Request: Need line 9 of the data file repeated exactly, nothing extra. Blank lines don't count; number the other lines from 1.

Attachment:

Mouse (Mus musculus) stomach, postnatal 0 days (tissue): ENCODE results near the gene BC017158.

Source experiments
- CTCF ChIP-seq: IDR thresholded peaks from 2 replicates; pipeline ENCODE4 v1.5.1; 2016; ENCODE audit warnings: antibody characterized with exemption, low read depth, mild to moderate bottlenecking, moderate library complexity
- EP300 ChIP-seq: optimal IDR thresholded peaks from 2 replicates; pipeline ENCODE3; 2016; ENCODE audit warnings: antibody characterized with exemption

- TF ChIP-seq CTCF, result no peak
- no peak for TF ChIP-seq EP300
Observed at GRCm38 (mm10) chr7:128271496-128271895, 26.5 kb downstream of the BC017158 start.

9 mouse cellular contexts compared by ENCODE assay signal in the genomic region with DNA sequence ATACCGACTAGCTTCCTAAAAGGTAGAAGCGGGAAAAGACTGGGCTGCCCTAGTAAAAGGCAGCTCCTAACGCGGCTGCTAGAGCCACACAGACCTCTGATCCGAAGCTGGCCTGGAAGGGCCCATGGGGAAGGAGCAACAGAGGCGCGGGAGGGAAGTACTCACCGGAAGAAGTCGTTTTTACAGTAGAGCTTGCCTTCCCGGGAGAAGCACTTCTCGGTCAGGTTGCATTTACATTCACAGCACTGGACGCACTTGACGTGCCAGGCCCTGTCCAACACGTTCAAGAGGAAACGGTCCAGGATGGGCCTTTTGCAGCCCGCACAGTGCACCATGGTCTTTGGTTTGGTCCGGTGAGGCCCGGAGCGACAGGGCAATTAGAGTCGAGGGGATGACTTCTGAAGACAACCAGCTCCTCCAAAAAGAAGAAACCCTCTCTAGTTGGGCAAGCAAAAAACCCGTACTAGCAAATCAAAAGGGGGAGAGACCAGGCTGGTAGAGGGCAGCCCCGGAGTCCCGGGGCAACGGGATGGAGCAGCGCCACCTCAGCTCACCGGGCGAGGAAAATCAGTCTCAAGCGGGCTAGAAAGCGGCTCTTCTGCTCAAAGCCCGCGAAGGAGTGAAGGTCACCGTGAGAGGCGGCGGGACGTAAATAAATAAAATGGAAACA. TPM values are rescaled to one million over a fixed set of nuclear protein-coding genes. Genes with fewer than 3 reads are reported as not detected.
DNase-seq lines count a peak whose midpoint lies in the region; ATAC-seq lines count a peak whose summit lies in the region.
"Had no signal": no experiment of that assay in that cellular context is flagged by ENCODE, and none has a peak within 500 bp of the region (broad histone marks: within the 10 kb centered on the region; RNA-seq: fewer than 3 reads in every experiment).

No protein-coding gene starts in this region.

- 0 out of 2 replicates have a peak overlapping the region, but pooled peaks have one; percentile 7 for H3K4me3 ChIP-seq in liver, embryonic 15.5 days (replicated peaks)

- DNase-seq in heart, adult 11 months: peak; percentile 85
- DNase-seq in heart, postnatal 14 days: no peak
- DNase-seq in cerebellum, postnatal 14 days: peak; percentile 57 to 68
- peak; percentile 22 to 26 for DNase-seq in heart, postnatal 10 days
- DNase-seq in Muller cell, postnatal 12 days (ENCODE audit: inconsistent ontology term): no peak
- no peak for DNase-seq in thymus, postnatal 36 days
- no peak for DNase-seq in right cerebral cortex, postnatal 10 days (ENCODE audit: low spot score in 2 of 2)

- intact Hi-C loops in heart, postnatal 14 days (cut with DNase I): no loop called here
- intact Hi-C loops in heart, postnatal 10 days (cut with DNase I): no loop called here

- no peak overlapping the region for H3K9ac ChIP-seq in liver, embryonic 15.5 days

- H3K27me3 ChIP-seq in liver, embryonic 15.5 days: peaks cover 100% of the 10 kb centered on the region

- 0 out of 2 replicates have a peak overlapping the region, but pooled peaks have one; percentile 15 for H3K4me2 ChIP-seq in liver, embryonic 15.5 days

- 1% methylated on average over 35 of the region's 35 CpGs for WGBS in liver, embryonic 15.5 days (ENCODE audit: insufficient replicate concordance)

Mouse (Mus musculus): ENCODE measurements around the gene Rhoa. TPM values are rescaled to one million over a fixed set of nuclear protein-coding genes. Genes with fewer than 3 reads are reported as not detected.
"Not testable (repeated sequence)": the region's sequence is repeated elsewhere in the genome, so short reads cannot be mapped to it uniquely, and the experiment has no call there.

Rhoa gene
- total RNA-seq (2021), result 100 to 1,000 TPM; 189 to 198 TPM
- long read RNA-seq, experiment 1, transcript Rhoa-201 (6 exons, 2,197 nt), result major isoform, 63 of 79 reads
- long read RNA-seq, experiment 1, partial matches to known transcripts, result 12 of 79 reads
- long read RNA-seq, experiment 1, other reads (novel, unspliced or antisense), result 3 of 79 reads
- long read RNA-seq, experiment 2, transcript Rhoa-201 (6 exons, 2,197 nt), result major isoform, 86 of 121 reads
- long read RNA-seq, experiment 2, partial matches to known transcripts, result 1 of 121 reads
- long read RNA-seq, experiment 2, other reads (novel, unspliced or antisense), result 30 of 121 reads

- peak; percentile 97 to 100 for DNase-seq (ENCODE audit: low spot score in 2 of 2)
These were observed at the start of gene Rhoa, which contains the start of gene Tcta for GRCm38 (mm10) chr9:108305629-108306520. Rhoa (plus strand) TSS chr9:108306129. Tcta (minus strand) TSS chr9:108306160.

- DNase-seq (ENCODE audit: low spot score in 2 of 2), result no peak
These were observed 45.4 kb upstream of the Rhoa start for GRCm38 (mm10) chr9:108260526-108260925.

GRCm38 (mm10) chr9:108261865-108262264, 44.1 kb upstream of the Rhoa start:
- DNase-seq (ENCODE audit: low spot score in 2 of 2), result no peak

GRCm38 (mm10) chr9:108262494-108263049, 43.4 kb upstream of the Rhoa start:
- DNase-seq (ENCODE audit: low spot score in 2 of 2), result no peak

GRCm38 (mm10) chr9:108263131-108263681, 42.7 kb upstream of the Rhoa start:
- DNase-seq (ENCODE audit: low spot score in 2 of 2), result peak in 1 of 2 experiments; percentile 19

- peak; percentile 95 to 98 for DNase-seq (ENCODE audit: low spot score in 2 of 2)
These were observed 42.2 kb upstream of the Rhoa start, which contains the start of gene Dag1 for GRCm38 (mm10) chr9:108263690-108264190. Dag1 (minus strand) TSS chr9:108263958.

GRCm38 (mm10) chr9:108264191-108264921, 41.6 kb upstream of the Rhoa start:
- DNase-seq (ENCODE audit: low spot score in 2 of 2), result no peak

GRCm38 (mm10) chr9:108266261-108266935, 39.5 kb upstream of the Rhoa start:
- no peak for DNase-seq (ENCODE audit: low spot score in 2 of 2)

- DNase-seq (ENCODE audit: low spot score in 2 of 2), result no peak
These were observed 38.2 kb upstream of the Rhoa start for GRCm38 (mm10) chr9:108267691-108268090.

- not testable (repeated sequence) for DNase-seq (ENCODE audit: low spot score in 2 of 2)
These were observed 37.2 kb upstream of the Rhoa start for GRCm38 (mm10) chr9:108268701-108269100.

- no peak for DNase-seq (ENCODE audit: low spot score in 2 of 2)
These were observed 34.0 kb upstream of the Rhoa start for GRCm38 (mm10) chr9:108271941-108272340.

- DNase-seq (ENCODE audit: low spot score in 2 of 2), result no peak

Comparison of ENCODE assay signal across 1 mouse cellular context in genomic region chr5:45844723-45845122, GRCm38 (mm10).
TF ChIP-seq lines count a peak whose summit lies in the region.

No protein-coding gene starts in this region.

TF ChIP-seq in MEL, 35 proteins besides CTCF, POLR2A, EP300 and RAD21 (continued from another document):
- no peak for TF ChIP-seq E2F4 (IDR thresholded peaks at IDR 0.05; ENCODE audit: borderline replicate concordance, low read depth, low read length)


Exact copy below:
DNase-seq lines count a peak whose midpoint lies in the region; ATAC-seq lines count a peak whose summit lies in the region.